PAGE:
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Chapter 5

Chapter 5 the person in the situation self concept, gender and dispositions.doc

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University of Toronto St. George
Jennifer Fortune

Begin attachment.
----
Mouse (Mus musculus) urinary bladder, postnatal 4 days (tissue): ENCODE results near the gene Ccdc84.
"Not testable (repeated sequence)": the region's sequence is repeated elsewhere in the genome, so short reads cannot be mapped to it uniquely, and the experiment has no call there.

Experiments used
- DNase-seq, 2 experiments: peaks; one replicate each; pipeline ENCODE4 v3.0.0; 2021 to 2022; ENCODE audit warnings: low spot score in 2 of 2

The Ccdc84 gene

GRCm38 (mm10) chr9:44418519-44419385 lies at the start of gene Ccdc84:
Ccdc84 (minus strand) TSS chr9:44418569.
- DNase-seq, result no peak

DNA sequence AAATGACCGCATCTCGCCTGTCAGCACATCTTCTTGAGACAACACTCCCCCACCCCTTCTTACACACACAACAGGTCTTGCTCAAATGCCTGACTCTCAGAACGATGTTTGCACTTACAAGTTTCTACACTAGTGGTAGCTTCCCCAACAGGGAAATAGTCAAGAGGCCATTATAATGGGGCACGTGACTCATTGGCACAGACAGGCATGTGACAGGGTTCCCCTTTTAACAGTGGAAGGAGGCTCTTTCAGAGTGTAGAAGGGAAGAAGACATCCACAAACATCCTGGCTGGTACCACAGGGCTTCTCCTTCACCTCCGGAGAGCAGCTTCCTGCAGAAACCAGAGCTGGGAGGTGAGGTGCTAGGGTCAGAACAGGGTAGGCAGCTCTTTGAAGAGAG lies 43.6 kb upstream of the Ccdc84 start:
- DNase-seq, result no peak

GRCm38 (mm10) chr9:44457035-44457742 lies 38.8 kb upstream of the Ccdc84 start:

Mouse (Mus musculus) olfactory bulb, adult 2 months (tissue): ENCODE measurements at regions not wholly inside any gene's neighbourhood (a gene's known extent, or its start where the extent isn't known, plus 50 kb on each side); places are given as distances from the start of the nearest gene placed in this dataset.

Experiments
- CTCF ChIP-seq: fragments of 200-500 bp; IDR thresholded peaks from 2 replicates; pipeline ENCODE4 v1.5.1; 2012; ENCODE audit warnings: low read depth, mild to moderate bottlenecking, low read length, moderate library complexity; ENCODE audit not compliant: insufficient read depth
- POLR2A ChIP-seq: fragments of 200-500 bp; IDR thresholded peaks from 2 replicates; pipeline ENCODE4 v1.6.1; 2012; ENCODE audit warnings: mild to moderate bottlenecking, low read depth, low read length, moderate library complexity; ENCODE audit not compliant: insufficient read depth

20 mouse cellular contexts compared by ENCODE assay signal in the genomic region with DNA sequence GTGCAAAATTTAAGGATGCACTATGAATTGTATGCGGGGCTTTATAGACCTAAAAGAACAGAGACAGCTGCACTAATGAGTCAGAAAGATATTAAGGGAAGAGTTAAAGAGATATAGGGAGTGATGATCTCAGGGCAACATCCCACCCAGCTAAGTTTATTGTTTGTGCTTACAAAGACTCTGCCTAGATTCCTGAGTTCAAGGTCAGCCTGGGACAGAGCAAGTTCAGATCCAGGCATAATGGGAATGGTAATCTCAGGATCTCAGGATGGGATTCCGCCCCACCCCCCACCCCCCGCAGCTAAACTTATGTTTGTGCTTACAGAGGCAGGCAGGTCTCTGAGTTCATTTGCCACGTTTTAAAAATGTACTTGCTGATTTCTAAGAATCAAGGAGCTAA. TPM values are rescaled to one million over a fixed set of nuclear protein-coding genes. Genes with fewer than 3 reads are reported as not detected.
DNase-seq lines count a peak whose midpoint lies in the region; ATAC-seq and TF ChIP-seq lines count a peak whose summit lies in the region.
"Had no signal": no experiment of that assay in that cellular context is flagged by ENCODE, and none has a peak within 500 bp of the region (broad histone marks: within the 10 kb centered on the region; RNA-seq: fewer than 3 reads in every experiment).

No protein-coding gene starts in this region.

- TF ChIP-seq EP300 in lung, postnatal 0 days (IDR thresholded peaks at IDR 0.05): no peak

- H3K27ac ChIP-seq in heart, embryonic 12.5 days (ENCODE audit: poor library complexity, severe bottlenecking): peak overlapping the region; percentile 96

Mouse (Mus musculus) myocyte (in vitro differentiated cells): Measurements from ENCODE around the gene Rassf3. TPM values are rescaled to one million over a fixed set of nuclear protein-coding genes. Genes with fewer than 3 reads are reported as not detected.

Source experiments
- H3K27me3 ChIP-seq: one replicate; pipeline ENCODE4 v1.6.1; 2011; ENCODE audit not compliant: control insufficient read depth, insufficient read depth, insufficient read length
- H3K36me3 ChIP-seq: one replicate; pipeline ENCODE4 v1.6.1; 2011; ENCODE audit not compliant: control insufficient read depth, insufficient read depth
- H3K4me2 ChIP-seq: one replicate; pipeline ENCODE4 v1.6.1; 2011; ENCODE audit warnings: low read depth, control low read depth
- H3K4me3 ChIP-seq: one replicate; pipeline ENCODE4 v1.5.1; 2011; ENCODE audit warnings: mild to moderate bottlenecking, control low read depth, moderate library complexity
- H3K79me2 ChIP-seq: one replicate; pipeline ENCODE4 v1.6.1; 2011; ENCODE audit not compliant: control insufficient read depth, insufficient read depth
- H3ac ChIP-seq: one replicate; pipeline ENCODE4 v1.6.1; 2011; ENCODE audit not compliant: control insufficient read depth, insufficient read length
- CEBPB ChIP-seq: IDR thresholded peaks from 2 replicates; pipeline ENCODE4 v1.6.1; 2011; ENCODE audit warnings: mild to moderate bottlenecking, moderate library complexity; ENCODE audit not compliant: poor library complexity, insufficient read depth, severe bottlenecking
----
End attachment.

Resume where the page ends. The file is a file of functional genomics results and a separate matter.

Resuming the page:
Chapter 5 the person in the situation: self concept, gender and dispositions Dispositions: individuals’ consistencies across time and settings in a specific type of feeling, thought, and/or action, which make individuals different from other people - aka individual difference variables or personality traits - disposition reflect stable differences in a particular domain between persons ie friendless, generosity, athleticism Self esteem: a disposition that represents ppl’s judgements of their own worthiness ie owns attitude towards self - SE is a type of disposition ie personality traits - HSE -> think positively about themselves and consider themselves to be worthwhile individuals - LSW -> evaluate themselves negative and are less confident about their self worth Self concept and identity Humans can be self-reflective ie thinking about ones past and future, wondering how one is viewed by other ppl and assessing ones weakness. The product of self-reflection is our self concept Who am I? The self in me Self concept: all info about the self in memory - how we identify ourselves, the values we endorse, and how we feel about ourselves - identity is a self concept Identity: the characteristics that individuals think define them and make up their more imp qualities - identity consist of whatever characteristics you see as highly self-descriptive ie uni student, sigma chi, attitudes towards things, gender etc Attitudes, gender and dispositions Priming and situation distinctiveness Ppl juggle number ID which can sometimes conflict with one another ex professional careers and parent Spontaneous self concept: the aspect of identity that are in conscious awareness at a given point in time - the spontaneous self-concept changes in response to personal and situational factors - a recently primed identity will be easier activated in subsequent situations The distinctiveness of a feature in a particular setting influences spontaneous self concept - ppl are more aware of a specific characteristics when it makes them unique from other ppl in the situation ex: a boy in a girl’s classic arts class - any feature that distinguishes ppl form others in the setting is expected to become more accessible Studies that asked children to describe themselves suggest that situation factors can make features more prominent, which increase the likelihood that these features will be activated and become part of the spontaneous self-concept Is it me or we? Our id consist of the characteristic that we believe define us and describe our most imp qualities ie personal traits, attitudes, abilities and qualities and group membership Group memberships are central to our id -> called social identity theory Hypothesis: individuals need to feel both similar to other ppl and different form other ppl -> optimal distinctiveness theory Social id theory Social id theory: a model hypothesizing that ppl want to have positive appraisals of groups to which they belong - we judge our groups to be superior to other groups and this makes us feel good - when ppl distribute resources between in-groups and out groups, they favour members of the in-group Experiment - boys estimated dots, 2 groups over estimator and under estimator - when asked to allocate resources to the 2 groups, when participants made an allocation decision that involved an in-group member and an out-group member, they consistently favoured the in-group - this experiment used the method called minimal group paradigm Minimal group paradigm: a procedure in which participants are divided into groups based on trivial features or information Optimal distinctiveness theory Optimal distinctiveness theory: a model hypothesizing that ppl want to maintain a balance between similarity to other ppl and individuality from other ppl Sources of SE - personal experiences – positive outcomes lead to HSE, negative outcomes lead to LSE Personal experiences of successful or unsuccessful social relationships are very imp for SE - friendships, social acceptance -> HSE - loneliness, social rejection -> LSE Doing good in school -> HSE Mark Baldwin – research shows - ppl with LSE are more likely than those with HSE to think that other ppl liking them for them depends on their performance ie other will accept them if they succeed but reject them if they fail - makes ppl with LSE very anxious to perform well Social comparison and SE - ppl compare themselves to others on performance, traits etc and the results of these comparisons influence judgement of self worth - social comparison -> I outperform others -> HSE and vice versa Correlates of SE 1) Ppl w/ HSE have cl
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